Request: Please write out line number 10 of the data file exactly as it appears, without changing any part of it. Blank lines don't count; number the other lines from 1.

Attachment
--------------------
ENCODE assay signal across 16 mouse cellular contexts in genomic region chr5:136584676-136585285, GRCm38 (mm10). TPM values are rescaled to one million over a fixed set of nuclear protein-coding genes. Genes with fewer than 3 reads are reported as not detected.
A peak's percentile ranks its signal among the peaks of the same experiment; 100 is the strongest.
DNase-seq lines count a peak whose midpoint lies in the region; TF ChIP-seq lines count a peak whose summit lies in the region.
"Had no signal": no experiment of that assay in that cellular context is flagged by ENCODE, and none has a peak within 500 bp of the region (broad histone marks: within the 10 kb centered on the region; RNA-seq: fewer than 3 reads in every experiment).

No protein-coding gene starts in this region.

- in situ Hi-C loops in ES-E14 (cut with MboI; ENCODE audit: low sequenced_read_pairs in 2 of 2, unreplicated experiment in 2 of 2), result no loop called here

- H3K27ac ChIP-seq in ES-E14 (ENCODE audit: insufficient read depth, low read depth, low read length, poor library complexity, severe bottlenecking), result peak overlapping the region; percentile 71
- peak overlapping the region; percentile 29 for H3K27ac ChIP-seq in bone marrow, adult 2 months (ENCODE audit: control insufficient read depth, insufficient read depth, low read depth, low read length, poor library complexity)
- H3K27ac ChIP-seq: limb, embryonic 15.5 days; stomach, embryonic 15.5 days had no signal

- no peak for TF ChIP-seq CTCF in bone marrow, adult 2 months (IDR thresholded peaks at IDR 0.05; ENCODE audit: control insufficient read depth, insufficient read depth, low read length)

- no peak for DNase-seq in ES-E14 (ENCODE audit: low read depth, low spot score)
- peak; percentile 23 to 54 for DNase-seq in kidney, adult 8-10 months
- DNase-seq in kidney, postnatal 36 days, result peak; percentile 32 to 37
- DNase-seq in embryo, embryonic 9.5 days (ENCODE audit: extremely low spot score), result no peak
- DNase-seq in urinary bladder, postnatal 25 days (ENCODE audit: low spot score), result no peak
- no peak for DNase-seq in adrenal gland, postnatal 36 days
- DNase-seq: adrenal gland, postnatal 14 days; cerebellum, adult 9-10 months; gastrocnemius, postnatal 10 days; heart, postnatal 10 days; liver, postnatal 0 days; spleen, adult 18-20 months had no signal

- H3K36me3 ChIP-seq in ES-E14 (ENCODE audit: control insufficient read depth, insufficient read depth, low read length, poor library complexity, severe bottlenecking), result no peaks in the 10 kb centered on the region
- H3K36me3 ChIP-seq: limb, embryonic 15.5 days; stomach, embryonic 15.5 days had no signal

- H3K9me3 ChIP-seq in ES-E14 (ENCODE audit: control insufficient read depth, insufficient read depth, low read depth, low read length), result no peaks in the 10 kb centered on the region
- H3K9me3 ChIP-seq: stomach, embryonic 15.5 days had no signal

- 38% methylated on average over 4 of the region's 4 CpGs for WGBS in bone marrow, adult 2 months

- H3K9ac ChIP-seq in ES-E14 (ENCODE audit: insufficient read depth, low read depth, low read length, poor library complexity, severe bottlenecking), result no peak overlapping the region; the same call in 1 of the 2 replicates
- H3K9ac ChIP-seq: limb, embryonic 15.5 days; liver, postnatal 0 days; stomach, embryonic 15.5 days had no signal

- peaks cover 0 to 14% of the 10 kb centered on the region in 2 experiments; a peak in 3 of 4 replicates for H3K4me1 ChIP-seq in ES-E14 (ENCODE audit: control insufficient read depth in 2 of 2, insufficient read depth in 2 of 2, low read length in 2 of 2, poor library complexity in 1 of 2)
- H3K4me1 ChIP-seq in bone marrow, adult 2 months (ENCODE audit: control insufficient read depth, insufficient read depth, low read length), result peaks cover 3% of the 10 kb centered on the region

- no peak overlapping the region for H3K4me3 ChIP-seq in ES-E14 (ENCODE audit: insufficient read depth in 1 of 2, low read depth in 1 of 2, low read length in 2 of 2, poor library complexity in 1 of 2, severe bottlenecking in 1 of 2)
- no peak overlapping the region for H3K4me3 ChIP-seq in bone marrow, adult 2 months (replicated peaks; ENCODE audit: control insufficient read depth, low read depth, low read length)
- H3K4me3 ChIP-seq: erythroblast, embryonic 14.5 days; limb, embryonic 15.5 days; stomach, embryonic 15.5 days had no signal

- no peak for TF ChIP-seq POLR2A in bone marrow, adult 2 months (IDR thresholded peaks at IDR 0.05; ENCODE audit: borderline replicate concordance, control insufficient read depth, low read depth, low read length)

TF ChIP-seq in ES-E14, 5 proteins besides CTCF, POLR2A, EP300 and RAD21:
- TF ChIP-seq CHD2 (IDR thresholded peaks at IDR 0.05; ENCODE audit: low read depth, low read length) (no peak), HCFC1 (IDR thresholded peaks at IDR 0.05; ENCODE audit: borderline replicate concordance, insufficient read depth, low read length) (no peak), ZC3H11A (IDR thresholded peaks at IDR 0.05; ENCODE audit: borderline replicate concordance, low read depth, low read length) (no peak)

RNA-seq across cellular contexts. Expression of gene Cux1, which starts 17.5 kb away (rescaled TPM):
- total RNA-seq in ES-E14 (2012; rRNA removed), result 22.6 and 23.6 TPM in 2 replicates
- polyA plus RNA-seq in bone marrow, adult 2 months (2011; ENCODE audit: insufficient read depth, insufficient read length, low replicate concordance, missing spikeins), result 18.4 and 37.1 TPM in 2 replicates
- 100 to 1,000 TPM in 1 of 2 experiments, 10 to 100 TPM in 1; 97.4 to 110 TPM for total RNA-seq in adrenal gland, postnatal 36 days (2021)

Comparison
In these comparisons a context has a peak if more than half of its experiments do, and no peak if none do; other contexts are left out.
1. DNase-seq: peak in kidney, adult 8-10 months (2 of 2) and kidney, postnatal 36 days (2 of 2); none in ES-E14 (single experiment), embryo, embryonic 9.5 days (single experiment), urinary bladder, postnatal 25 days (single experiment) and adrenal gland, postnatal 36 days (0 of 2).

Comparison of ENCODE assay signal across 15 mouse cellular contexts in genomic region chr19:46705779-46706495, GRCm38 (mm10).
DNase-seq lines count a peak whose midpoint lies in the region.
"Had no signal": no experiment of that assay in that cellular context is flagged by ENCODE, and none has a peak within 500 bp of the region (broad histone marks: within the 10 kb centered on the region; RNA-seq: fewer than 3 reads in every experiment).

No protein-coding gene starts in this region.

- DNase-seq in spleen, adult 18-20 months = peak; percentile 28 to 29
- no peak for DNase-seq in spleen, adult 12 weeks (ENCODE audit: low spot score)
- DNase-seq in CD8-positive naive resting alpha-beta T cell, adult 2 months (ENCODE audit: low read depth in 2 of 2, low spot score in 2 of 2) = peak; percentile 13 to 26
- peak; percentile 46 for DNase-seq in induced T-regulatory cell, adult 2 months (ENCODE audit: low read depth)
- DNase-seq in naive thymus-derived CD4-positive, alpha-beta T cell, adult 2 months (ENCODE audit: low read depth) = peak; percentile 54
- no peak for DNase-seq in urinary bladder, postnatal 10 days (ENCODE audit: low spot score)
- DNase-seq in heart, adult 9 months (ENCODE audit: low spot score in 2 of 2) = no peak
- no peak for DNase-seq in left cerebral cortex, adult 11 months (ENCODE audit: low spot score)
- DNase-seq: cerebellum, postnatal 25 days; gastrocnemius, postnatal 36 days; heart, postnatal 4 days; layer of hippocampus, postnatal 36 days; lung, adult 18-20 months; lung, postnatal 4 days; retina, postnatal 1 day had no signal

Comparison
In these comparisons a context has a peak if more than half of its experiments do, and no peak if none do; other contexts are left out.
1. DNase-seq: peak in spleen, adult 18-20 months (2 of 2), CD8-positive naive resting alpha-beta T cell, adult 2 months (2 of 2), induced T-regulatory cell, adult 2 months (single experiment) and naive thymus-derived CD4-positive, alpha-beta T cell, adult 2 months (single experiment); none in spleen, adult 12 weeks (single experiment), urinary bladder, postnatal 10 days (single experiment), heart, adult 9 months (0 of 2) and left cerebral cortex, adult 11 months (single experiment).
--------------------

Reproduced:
- no peak for TF ChIP-seq CTCF in bone marrow, adult 2 months (IDR thresholded peaks at IDR 0.05; ENCODE audit: control insufficient read depth, insufficient read depth, low read length)